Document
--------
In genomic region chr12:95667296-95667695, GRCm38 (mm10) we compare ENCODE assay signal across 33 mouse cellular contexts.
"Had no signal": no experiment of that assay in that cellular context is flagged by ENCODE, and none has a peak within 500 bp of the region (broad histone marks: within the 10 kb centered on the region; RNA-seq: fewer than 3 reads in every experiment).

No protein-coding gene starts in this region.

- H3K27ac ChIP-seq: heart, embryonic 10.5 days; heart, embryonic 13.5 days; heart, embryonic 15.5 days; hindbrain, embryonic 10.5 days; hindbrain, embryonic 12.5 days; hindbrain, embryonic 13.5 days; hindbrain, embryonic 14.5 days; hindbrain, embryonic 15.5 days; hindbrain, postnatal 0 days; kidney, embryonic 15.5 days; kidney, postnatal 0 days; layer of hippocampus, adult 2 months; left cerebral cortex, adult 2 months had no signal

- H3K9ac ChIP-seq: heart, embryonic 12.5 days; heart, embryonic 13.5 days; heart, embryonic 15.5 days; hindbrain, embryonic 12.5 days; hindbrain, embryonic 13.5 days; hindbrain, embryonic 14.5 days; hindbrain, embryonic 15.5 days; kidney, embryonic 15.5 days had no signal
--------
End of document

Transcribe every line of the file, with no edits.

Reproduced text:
In genomic region chr12:95667296-95667695, GRCm38 (mm10) we compare ENCODE assay signal across 33 mouse cellular contexts.
"Had no signal": no experiment of that assay in that cellular context is flagged by ENCODE, and none has a peak within 500 bp of the region (broad histone marks: within the 10 kb centered on the region; RNA-seq: fewer than 3 reads in every experiment).

No protein-coding gene starts in this region.

- H3K27ac ChIP-seq: heart, embryonic 10.5 days; heart, embryonic 13.5 days; heart, embryonic 15.5 days; hindbrain, embryonic 10.5 days; hindbrain, embryonic 12.5 days; hindbrain, embryonic 13.5 days; hindbrain, embryonic 14.5 days; hindbrain, embryonic 15.5 days; hindbrain, postnatal 0 days; kidney, embryonic 15.5 days; kidney, postnatal 0 days; layer of hippocampus, adult 2 months; left cerebral cortex, adult 2 months had no signal

- H3K9ac ChIP-seq: heart, embryonic 12.5 days; heart, embryonic 13.5 days; heart, embryonic 15.5 days; hindbrain, embryonic 12.5 days; hindbrain, embryonic 13.5 days; hindbrain, embryonic 14.5 days; hindbrain, embryonic 15.5 days; kidney, embryonic 15.5 days had no signal